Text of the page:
A Revolution in Retail Recycling?
Narrator: The bicycle business is booming.
Helen Barrett: Hi.
Lincoln Romain: Hi. How are you doing?
Narrator: Lockdowns have driven people outdoors, pushing cycling-related sales up 45 per cent in the UK in 2020. New stock is snapped up.
Lincoln Romain: People walk in wanting a bike, a new bike, and you have no bikes.
Narrator: And here at Brixton Cycles, there’s a constant stream of old bikes coming in for repair. Demand is high. There’s a three-week wait if you want to service your bike.
Lincoln Romain: We fix a lot of bikes.
Helen Barrett: You’re resurrecting bikes.
Lincoln Romain: Resurrection. You know?
Narrator: Recycling and repairing used stock is sustainable for the small shop. Now bigger businesses are aiming to achieve similar circular economies on a much larger scale. Across town, at one of its UK superstores, sporting retailer Decathlon is adopting a more sustainable strategy with its damaged goods.
Helen Barrett: Hi, Nick.
Nick Connell: Hi.
Narrator: Nick Connell is UK project leader for the recently-launched Second Life Scheme. Imperfect stock that can’t be sold new and may have been previously broken down for parts is now on the shelves at a discount.
Helen Barrett: So this is damaged goods?
Nick Connell: Correct, yes. This is a grade A, which means it’s never left the warehouse, and as you can see it’s practically brand new, and that’s how it came today.
Helen Barrett: Should we give it a test?
Nick Connell: Of course, yeah.
Narrator: For employees like Nick success is measured in CO2 savings. By estimating how much CO2 it took to make the damaged or returned item, selling or reselling it is recorded as a saving.
Nick Connell: We can measure all of the CO2 output we have. So a bike being 100 kilos of CO2, a treadmill being 1,000 kilos of CO2.
Narrator: Initial demand has been strong. More than 800 Second Life items sold in the first month, meaning some 95,000 kilos of CO2 emitted in their manufacture didn’t go to waste. But either way, it’s profit, not CO2 savings that keeps superstores viable, and that means shifting new stock.
Helen Barrett: How do you reconcile that with the environmental targets that you’ve set yourself?
Nick Connell: It’s going to drive traffic to the stores anyway, but also to further order these products away, it’s about like it doesn’t make sense.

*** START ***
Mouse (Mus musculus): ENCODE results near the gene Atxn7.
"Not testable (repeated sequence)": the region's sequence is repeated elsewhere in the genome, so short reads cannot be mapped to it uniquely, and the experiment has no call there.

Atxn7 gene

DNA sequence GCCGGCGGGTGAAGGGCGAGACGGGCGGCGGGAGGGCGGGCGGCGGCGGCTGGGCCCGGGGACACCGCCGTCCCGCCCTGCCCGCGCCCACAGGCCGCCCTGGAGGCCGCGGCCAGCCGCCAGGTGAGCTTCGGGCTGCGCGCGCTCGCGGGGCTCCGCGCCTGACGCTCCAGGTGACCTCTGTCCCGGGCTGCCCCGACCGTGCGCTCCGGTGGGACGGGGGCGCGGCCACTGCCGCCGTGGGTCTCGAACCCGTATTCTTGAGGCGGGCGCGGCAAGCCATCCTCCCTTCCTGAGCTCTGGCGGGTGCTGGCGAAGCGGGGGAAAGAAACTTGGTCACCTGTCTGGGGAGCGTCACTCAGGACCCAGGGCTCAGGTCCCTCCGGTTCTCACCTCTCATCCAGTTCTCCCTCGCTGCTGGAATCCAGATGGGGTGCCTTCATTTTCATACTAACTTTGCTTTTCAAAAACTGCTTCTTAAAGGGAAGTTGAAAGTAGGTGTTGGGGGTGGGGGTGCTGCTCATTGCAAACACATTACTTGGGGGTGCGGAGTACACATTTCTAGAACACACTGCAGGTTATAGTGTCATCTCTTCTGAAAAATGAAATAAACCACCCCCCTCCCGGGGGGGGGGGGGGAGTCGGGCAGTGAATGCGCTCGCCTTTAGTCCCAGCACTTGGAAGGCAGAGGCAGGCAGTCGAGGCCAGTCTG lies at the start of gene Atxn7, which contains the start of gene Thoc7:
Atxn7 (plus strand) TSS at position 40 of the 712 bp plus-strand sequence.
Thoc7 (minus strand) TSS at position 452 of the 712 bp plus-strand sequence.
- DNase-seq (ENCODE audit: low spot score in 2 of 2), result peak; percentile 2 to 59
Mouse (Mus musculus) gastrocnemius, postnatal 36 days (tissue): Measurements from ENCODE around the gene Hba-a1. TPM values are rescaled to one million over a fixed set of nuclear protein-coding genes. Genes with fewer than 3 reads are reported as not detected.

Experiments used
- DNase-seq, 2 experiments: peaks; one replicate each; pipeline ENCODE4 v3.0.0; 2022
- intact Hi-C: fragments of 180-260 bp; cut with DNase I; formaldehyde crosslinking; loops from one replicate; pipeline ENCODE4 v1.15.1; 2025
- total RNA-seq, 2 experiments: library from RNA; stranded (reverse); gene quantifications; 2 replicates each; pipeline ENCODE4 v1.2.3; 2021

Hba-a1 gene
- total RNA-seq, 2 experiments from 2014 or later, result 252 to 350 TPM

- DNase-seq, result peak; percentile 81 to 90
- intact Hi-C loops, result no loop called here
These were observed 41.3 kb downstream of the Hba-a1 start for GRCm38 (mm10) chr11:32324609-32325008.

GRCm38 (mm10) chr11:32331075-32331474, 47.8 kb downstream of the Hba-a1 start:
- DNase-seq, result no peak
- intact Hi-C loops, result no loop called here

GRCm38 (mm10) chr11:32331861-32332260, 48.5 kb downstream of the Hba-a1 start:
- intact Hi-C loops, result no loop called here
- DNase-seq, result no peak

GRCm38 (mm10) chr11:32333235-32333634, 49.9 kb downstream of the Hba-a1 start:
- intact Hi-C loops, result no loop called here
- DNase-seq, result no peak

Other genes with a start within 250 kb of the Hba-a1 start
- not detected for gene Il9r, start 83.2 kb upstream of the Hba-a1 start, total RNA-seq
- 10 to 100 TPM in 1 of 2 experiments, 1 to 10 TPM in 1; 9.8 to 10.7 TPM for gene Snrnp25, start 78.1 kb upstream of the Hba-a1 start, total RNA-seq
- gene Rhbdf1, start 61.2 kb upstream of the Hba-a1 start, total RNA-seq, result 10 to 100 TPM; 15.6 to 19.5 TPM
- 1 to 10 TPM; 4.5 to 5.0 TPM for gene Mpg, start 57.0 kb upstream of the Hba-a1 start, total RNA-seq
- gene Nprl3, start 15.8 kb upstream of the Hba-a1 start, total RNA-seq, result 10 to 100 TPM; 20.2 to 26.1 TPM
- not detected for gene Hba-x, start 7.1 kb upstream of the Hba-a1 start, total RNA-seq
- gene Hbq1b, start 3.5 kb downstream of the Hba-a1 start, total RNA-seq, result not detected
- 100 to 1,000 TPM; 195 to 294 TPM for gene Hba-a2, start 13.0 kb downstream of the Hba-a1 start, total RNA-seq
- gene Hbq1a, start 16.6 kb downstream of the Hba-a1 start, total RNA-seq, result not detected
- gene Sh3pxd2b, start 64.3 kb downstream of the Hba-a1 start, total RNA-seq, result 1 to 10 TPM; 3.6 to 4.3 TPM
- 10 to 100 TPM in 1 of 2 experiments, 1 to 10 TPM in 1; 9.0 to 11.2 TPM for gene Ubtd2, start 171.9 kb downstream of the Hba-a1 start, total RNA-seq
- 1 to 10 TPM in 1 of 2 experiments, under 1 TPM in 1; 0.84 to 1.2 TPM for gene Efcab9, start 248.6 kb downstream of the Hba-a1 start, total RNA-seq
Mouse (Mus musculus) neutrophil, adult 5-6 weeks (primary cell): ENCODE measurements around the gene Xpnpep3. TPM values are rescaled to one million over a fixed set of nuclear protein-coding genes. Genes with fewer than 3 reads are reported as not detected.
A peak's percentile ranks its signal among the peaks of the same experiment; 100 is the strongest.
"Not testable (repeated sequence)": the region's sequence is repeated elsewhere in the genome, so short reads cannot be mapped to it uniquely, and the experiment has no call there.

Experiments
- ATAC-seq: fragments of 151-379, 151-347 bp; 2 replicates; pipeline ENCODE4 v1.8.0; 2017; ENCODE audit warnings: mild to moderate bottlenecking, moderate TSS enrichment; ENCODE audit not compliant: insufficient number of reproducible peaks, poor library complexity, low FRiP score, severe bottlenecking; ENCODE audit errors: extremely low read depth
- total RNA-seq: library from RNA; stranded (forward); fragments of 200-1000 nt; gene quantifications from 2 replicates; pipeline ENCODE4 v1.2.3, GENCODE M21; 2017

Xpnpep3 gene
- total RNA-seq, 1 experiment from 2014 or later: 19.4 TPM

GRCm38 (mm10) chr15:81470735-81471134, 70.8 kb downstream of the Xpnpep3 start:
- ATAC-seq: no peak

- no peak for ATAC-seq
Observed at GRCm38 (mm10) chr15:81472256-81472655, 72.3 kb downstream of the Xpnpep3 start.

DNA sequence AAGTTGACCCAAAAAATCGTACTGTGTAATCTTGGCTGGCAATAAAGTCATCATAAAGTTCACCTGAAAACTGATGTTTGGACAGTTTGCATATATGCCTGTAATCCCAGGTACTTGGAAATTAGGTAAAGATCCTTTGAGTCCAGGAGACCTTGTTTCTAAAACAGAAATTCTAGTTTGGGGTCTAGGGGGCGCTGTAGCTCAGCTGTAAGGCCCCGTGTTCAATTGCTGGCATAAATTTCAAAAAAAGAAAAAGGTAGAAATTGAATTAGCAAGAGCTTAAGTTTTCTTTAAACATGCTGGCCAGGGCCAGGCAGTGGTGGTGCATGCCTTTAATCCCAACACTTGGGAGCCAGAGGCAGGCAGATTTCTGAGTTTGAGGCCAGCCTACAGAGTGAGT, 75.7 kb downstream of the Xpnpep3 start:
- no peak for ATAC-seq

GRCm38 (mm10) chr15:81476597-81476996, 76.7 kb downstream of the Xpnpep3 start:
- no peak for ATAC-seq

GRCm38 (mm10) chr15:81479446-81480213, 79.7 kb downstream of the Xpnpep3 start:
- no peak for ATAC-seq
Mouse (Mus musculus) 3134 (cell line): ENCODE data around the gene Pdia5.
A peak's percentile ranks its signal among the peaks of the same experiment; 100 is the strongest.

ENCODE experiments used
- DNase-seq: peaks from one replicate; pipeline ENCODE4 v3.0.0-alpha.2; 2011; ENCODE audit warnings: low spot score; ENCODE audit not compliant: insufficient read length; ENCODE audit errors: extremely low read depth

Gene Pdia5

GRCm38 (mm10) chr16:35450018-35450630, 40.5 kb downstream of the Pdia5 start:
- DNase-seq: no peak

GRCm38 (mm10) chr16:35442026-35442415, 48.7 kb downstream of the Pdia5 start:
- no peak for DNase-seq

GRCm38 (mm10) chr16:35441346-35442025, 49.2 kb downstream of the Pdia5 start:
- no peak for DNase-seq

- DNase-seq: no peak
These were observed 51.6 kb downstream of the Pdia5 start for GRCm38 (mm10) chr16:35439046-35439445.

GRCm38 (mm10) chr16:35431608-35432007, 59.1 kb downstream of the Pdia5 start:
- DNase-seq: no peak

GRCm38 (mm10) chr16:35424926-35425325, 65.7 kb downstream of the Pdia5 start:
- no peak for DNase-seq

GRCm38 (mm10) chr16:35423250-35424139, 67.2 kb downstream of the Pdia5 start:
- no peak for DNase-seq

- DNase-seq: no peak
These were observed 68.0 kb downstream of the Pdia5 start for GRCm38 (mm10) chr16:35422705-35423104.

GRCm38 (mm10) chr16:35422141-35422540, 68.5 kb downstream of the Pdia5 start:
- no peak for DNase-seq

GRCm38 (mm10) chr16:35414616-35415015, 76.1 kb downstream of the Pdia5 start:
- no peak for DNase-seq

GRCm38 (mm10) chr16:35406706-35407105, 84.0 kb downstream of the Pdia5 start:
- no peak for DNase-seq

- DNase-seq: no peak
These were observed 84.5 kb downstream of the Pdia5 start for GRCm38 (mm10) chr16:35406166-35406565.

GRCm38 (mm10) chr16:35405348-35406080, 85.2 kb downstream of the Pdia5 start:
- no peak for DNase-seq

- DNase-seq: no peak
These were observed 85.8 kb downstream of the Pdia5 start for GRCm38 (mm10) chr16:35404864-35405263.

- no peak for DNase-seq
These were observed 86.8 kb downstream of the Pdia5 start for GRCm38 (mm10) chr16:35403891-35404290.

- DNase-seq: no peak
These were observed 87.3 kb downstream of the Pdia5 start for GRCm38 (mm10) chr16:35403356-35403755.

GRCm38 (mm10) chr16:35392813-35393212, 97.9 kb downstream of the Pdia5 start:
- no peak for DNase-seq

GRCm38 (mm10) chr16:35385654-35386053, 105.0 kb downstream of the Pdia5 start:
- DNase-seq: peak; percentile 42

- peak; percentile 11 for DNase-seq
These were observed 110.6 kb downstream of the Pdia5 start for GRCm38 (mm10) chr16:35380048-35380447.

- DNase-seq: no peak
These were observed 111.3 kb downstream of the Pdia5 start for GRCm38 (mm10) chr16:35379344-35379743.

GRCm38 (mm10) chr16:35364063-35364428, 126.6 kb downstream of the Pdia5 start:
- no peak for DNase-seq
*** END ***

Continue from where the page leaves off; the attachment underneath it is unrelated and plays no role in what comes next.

Narrator: It’s time to test that Second Life stock.
Nick Connell: Enjoy.
Helen Barrett: Thank you.
Nick Connell: Take care.
Narrator: It goes as good as new, because it is. Rejects like this scratched bike are relatively easy to resell as they are in high demand, but other goods can be harder to shift once opened.
Ben Whitaker helps retailers recoup some of the hundreds of billions of dollars wasted in handling customer returns worldwide.
Ben Whitaker: In terms of the money that’s wasted, in terms of the labour that’s wasted, and in terms of actual carbon cost the return is horrendous.
Narrator: In the past, it’s been easier, even cheaper to dump returns rather than pay more to reprocess and send them back around a supply chain. Now, dumping returns is unsustainable and increasingly prohibited under anti-waste laws.
Ben Whitaker: Landfill avoidance is probably the single biggest driver to making sure that retailers become more sustainable, because that opportunity to just throw things away and burn or incinerate them is rapidly diminishing, if it’s not gone in most countries now.
Narrator: Consumer demand for greener business is also on the rise. In the US, sales for sustainable brands are expected to reach $150bn in 2021. IKEA is another big brand using discounts and store credits to recycle used stock. It’s expected to extend a buyback programme, where customers can swap secondhand IKEA furniture for cash vouchers. Part of a sustainability drive to cut waste, the company estimates 13.5m reusable or repairable pieces were thrown away in 2018. It’s also promising a global rollout of a spare parts scheme. 14m extra spares were provided in 2020. Ultimately, it’s also up to customers to use and support such initiatives to cut waste.
Having the skills as well as the parts to mend things will empower consumers to do their bit. The fix-it-yourself ethos appears to be growing. There’s an International Repair Day in October and practical DIY courses are open all year round at colleges and workshops. This independent learning centre on London’s South Bank is based in an old cardboard factory.
Alison Winfield-Chislett: If someone’s got something that’s broken, then I think that people miss the step of thinking, can I fix it first before throwing it away?
Narrator: Classes range from woodwork to basic plumbing and electrics.
Alison Winfield-Chislett: The ease of getting stuff repaired seems really bad right now, and I think we need to improve it.
Narrator: When stuck together, efforts to repair recycle and resell goods previously destined for landfill can only help to build a cleaner, more sustainable retail trade.